I have been thinking about how that standard of behavior applies to the problem of communicating the results of comparative effectiveness studies today. Many of the technical issues that held back research in the past, like computer resources or lack of data, have become less important. The communication problems have become more difficult, largely because the work we do is being taken more seriously. Richard Foster has issued a challenge not only to health actuaries but to all of us who work in quantitative roles in health care. Can we communicate our work to non-experts? And can we do it in such a way as to minimize the chance that it will be misused? I feel that answering this challenge is the key to research that is not only technically correct, but also has an impact on population health.

Thursday, June 9, 2011

Guest Commentary: JSPH Graduation 2011

Patrick Monaghan
Director of Communications
Jefferson School of Population Health

The Jefferson School of Population Health graduated its second-ever class last Thursday morning, during commencement ceremonies held at the Kimmel Center for the Performing Arts. Ten JSPH students walked during the ceremony, which featured keynote remarks from Donna E. Shalala, PhD, President of the University of Miami and the former Secretary of Health and Human Services.

The location – one of the foremost concert halls in the nation – was not lost on Dr. Shalala, who referenced famed Philadelphia Orchestra Music Director Eugene Ormandy in her comments, comparing the newly minted healthcare professionals to the skilled musicians who usually “work the room.”

TJU President Robert L. Barchi, MD, PhD, lauded the graduates for their academic accomplishments, underscoring how desperately our nation’s ailing healthcare system is in need of an infusion of new leaders. JSPH Dean David B. Nash, MD, MBA, reminded the graduates that they stand at an important crossroad in population health, one framed in part by the Affordable Care Act, the landmark healthcare legislation enacted a little over one year ago.

For the graduates, the real work is just beginning. They’re now part of a new generation of healthcare leaders – those who will work to reduce the unexplained variation in health care services, abolish disparities in how care is delivered, improve the coordination of care and improve the quality and safety of the care they deliver.

Congratulations and continued success to the Class of 2011!

Monday, May 30, 2011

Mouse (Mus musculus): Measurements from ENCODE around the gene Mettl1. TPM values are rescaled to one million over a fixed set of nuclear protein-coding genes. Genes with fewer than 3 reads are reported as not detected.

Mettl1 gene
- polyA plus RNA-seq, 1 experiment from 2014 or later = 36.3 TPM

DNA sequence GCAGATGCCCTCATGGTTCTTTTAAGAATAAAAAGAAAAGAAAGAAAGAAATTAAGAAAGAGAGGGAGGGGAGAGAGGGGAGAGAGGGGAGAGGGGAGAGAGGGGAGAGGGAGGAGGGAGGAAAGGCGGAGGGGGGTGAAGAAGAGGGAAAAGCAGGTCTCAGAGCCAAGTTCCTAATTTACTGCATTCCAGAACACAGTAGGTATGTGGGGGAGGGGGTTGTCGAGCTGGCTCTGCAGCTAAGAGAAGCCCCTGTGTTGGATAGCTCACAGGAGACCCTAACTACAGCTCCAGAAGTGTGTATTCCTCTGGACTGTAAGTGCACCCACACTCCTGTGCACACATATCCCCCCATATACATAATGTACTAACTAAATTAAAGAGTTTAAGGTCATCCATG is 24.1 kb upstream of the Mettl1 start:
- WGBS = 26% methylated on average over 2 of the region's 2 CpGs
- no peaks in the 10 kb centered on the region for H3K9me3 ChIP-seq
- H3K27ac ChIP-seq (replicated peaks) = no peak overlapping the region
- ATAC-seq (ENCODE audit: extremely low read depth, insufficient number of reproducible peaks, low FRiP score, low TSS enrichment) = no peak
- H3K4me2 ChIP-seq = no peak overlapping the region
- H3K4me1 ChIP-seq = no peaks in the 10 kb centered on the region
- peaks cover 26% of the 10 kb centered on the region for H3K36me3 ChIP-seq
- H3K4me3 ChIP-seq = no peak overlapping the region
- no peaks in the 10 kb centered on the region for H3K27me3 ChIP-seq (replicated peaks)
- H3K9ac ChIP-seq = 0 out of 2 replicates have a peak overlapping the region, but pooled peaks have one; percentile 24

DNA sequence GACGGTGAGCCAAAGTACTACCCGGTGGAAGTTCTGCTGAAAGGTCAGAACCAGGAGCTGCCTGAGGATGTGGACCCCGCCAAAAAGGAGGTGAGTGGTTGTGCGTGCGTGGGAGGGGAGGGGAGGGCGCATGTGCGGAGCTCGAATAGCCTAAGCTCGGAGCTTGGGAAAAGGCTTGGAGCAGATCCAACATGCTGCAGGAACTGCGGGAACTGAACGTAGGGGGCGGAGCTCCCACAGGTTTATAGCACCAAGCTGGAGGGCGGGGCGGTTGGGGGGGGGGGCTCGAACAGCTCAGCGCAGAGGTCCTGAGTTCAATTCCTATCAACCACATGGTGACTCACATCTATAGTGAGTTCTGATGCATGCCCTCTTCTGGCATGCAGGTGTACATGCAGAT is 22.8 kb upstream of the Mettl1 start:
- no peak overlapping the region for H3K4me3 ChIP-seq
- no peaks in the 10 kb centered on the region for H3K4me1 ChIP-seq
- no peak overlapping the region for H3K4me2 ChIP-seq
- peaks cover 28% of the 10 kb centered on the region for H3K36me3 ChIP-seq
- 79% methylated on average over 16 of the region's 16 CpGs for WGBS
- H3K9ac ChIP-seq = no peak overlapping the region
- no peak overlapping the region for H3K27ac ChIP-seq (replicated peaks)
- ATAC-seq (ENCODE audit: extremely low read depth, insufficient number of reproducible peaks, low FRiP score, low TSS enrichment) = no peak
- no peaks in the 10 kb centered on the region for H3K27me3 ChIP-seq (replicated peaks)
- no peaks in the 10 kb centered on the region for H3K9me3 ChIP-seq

ISPOR and the JSPH

For more than a decade and a half, our team from the Jefferson School of Population Health (and its predecessor department and office) has been very well represented at the annual meeting of the International Association of Pharmacoeconomics and Outcomes Research or ISPOR!!! ISPOR is the global leader in research on what works and what doesn't and all of the economic implications for pharmaceutical agents world wide. The annual meeting now draws more than 2,300 persons from all over the globe and it spans nearly a week, counting the pre-courses and related activities. Today, I think ISPOR is more important than ever as health reform and Comparative Effectiveness Research have pushed this agenda to the front page. The cost of pharma agents continues to rise, particularly in the oncology arena. We cannot continue to spend money on products without better proof of their comparative effectiveness and possible role in evidence based care moving forward. ISPOR uniquely fills this research void. This year, one of our fellows, Dr. Kellie Dudash, won acclaim for her podium presentation and came away with the prize for best new investigator---a real coup for her, and for our entire research team too. I am particularly proud of Kellie, Dr. Joe Couto and of course, Neil Goldfarb, our long time Associate Dean for Research. This is further confirmation for me that the JSPH is a national leader in interpreting the outcomes of the ACA and leads the way from an academic perspective in doing research in this arena. Our research supports the notion, covered in this blog many times, that the future means -- NO OUTCOME, NO INCOME!! DAVID NASH